Illustration: Robert Neubecker
‘Today, 2D continues to provide an affordable, communal, and meatless option’

Zheng Guan
Photo: Sameer A. Khan h’21 / Fotobuddy
Walk into Two Dickinson Street Co-op (2D) between 4:30 and 6:30 p.m., and you’ll find a cook shift of four to six people minding some serious business. See the wide wok that occupies four burners? With that (and a spatula or two), someone will be stir-frying a medley of vegetables to feed the 20 to 40 members who’ll later show up for dinner. Sitting on other stoves are skillets and pans of falafel and marinated tofu or a pot of lentil soup. Watch out as you pass the oven — a chef may be baking tempeh or roasting root vegetables in there. Amid all the action, and above the sounds of music and chopping, the student cooks will be having a laugh about their day in and outside 2D.

According to the University Archives, 2D started in 1977 because of student dissatisfaction with the campus dining experience and cost, as well as rising vegetarianism and veganism. Today, 2D continues to provide an affordable, communal, and meatless option for upper-year undergraduates and a few lucky graduate students like me who happen to hear about it. For $600 a semester, members can eat dinner every day and brunch on weekends. The cost is brought down by the fact that everyone works in the kitchen. Each member joins a weekly cook shift and has an additional “chore” — for example, baking bread and desserts.

An unexhaustive list of the food made here includes risotto, curry, tacos, and scallion pancakes, as well as granola, banana bread, babka, madeleines, and conchas. For produce, 2D purchases mostly seasonal vegetables (hello, squash!) and fruits from local suppliers. The co-op has introduced me to a new world of substitute ingredients: vegan butter and yogurt, tamari, tempeh, and so on. It also reconnects me with old acquaintances. One day, opening the condiment closet door, I found myself staring at three tall jars of Laoganma spicy chili crisp sauce. Its founder, nicknamed the “Chinese goddess” by overseas Chinese students, gazed solemnly back at me.

Having been conditioned to question the efficacy of student organizations in the different countries on my academic trajectory, I’m impressed by 2D’s functionality. Perhaps it’s because 2D members are generally tolerant of one another. I learned this after forgetting to put baking powder in one of my biscotti doughs and yet still finding those “bricks” consumed within a few hours. Or perhaps it’s the inclusive and communicative atmosphere. In less than one full semester, I’ve been persuaded to try out activities like garba (a Gujarati dance) and curling (the ice-based Olympic sport), and to attend a campus workers’ protest. Now I’m serving as the captain of 2D’s new dodgeball team — how I was convinced in this case is still beyond me.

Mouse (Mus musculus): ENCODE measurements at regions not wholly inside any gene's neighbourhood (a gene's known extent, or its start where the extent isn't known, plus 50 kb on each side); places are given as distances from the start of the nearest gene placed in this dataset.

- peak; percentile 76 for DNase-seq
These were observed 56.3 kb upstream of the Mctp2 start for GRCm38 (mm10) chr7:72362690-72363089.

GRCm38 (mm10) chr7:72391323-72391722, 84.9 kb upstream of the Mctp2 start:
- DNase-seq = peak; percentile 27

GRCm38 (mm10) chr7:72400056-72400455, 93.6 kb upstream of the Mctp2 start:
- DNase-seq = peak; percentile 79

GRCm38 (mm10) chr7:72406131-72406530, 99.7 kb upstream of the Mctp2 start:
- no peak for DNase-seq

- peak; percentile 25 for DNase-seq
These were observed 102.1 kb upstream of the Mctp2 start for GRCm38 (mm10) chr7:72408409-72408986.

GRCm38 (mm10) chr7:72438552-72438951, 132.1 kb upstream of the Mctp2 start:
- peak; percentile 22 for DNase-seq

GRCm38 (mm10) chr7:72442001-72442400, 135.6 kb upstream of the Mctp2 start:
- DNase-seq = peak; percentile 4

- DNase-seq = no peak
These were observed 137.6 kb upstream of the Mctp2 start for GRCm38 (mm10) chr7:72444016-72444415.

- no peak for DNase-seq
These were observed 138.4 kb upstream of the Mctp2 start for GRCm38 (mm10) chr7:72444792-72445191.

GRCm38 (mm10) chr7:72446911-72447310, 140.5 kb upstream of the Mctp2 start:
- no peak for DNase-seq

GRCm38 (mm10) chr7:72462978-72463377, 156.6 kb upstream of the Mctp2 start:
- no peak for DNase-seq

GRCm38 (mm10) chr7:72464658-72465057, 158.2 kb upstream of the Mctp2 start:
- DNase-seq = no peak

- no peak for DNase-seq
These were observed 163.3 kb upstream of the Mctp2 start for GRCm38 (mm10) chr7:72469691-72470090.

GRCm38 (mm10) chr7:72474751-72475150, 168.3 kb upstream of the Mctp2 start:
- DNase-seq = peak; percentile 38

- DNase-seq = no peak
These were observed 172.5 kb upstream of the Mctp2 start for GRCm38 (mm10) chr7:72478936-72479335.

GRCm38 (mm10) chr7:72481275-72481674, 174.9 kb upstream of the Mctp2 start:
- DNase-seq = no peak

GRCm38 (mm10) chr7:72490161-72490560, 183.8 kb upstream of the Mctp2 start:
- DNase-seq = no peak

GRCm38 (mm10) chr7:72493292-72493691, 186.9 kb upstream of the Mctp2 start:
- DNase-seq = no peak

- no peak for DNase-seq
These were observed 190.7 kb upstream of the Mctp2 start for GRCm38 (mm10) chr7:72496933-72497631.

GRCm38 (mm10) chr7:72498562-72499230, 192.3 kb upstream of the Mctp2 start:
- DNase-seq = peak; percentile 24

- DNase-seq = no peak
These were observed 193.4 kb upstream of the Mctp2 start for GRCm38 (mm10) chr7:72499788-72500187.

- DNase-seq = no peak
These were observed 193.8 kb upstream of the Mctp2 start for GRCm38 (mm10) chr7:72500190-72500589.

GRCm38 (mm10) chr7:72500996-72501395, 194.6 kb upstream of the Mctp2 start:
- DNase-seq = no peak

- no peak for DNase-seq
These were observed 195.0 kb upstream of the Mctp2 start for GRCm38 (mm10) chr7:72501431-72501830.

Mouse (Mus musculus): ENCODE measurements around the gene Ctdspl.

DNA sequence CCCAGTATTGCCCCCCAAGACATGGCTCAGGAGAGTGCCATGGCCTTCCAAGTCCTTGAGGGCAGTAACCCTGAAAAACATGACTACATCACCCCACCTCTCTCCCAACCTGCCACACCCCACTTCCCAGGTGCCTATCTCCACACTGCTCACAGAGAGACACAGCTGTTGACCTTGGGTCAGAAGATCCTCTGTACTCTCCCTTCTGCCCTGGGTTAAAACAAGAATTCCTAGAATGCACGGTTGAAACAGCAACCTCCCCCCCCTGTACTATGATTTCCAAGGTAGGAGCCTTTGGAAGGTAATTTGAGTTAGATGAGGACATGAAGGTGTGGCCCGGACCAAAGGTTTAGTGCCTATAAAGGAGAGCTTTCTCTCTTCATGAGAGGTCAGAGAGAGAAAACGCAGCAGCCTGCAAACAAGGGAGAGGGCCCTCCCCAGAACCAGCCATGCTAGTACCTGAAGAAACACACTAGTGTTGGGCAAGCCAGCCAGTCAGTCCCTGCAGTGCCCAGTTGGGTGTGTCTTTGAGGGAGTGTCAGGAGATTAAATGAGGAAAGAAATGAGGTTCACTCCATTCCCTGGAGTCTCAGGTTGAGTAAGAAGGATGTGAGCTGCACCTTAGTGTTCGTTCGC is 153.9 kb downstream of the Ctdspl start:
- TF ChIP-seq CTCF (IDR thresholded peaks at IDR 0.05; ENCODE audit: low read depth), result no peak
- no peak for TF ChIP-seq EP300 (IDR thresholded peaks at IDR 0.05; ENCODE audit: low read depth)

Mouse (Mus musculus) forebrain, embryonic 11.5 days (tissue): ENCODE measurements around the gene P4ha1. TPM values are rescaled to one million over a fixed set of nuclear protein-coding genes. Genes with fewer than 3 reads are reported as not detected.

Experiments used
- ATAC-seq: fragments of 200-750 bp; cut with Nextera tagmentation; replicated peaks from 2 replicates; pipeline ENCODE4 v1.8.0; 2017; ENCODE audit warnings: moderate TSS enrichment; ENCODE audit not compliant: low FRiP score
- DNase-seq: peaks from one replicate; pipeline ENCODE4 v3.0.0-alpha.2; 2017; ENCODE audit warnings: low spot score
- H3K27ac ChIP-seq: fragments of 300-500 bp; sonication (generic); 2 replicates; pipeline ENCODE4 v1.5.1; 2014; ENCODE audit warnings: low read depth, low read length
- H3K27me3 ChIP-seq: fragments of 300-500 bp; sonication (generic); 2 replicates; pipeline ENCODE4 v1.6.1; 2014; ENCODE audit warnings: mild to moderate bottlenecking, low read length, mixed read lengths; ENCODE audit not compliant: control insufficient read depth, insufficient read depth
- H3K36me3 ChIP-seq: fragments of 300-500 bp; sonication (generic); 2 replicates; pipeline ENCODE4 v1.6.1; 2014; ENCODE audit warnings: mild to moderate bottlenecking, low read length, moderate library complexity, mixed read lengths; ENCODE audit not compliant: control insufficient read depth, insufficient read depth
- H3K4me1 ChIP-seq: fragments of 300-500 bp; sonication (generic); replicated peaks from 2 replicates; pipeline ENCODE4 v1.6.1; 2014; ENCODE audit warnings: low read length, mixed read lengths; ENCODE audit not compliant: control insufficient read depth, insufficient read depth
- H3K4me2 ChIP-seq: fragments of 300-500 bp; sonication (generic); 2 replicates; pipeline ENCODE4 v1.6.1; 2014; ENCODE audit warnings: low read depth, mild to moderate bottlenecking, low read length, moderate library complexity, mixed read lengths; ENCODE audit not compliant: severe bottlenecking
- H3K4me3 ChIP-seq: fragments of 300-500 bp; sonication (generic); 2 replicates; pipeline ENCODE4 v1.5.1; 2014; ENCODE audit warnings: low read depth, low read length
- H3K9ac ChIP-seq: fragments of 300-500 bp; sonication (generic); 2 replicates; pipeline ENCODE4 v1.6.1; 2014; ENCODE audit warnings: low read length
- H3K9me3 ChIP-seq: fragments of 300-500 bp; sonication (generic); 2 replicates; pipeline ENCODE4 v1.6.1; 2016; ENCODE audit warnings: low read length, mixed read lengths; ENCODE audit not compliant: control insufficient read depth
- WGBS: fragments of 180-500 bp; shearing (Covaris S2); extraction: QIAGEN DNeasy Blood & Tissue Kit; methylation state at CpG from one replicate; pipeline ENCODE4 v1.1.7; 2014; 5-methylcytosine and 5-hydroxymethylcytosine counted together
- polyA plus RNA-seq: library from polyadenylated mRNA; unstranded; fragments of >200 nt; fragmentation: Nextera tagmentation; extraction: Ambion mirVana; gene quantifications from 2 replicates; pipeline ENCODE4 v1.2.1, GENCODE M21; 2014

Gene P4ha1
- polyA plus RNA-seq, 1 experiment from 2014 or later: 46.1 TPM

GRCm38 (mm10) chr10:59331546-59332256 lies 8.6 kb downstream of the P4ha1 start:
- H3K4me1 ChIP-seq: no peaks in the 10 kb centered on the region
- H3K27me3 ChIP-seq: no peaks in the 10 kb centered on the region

Only six of the 47 current members are vegan. Those who know history can recognize how easy it is for minority rights to be eaten away — and anyone can be in the minority under the right (or wrong) circumstances. It’s therefore on all of us to constantly remind ourselves of others’ needs in order to coexist.

Such reminders take place in daily interactions and biweekly general assemblies. In one October session, a member challenged the ethics of 2D buying eggs, arguing that it would entice the non-vegan majority into consuming more, if only to avoid waste. Others demanded that eggs be purchased (from ethically certified suppliers) because people paying the membership fee deserve what they want to eat, barring meat.

“We should vote,” one suggested, to which another responded by questioning majoritarian decision-making when the stakes for everyone are not the same. Indeed, vegan members later voiced concern that at this rate, vegan dishes might become optional in 2D (right now, they’re guaranteed at dinner). The 40-minute meeting was followed by animated discussions in a Discord channel dedicated to this “eggsistential crisis” (to quote a fellow member).

In 2D, I’ve experienced a politics of difference, a liberal amount of candid exchange, and a critical pinch of humor — a valuable but rare recipe worth celebrating.